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Reality—and the encouraging prospect of an impending rent payment—sometimes hits you like a sock full of quarters. Huntington Beach's Death On Wednesday felt just such a blow last year after a series of gigs opening for Social Distortion.
"There's nothing worse than touring with Social Distortion and then going back to a day job, kissing people's asses," says bassist Kevin Smith.
As tragedies go, it's not the worst thing ever. But to go from nights performing with your heroes to bleary-eyed mornings waiting tables has got to prey on the mind.
After a long period of gigging at loser bars and friends' parties, Death On Wednesday last year landed some choice opening slots for Social Distortion at the House of Blues and, by all accounts, gave the performances of their lives. They soon found themselves warming up the crowd for the likes of the Reverend Horton Heat, Dancehall Crashers and Sugarcult. They got good reviews for Buying the Lie, their debut indie full-length.
But all that work and goodwill only goes so far, at least at this stage of their career. It certainly didn't catapult the band from relative obscurity to watching their videos flash across MTV.
They're hoping their days will improve soon, though. The band are finishing work on a three-song EP, which their management company plans to shop to big labels and concert bookers. Then comes the really tough part—finding out if the record-buying public is ready for Death's particular brand of meat-and-potatoes rock & roll in the current waiting-for-the-next-big-thing climate. Death On Wednesday's version of traditional rock has nothing to do with DJs, synthesizers or a retinue of backup singers. Instead, they propagate the simple, basic arrangement of drums-bass-guitar, high-octane rhythms, two-fisted guitar chords and straightforward tales about feeling lousy, where to score the next kick and the eternal, never-ending search for the Good Time.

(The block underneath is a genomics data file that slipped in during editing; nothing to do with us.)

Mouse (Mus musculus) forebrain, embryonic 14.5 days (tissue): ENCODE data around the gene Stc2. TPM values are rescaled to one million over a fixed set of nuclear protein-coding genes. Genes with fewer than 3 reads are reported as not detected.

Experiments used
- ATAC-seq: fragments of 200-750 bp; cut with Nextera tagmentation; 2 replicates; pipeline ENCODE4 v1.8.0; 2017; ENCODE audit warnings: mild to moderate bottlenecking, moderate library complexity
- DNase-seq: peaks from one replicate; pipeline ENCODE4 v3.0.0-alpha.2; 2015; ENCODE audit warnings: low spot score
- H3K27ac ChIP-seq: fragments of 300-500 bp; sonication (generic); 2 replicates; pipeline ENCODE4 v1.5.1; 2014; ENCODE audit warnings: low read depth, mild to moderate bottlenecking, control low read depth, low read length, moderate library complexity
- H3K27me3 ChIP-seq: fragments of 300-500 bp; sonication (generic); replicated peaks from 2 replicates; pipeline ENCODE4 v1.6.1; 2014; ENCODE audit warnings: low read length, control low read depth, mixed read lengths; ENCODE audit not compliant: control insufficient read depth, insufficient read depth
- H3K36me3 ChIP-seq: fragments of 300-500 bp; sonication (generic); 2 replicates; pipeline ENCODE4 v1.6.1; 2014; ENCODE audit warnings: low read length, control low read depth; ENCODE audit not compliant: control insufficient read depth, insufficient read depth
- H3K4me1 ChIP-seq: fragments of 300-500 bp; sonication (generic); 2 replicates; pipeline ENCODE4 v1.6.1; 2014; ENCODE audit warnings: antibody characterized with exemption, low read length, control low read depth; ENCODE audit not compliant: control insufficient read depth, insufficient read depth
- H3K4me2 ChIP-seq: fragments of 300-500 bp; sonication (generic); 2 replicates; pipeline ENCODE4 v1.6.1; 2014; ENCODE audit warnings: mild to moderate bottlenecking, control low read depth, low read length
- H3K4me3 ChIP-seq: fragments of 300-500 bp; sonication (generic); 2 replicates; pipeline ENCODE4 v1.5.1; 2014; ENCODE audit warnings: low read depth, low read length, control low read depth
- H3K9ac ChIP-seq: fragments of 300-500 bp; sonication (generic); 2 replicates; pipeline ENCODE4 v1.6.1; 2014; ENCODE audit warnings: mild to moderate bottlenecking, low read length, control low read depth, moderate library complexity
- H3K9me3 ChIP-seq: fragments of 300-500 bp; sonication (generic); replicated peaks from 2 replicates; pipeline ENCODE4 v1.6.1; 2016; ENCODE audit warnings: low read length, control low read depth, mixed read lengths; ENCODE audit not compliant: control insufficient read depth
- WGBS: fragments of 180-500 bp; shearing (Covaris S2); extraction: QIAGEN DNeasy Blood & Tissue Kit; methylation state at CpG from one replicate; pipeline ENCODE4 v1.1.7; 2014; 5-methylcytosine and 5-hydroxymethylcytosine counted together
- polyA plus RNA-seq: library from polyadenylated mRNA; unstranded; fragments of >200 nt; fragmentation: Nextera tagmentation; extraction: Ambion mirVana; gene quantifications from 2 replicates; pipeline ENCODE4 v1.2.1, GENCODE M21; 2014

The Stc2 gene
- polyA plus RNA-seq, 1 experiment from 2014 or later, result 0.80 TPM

No one in the band is older than 26, but their style of rock would have fit in perfectly during the first wave of SoCal punk, when bands like X—and, yep, Social D—were injecting a punked-up energy into old rockabilly rhythms.
"We wanted to keep the real rock & roll alive," says guitarist Jeff Saenz.
Though the Social D influence is obvious, they're not trying to be Social D—look beyond the tattoos and surly expressions, please. They're also not trying to mimic the dorky goofball antics of today's more popular kiddie punk bands like Sum 41 and Blink-182, which alone is refreshing.
Still, as their shows attest, the band's greatest strength is their live sets. At a recent Detroit Bar gig, the prettiest girls in the audience mouthed the lyrics to all their songs, and the punkers (along with several standard-issue rock & roll dirtbags) bopped along with the beat.
Will this sort of fire and excitement translate into something bigger? Something that won't force the members to paste fake smiles on their mugs in the hopes of earning a decent tip? Something that can yank them out of the rock & roll limbo they're in?
Maybe. Just maybe.Death On Wednesday perform with Longfellow and Handsome Devil at Chain Reaction, 1652 W. Lincoln Ave., Anaheim, (714) 635-6067; www.allages.com. Fri., 7:30 p.m. $10. All ages.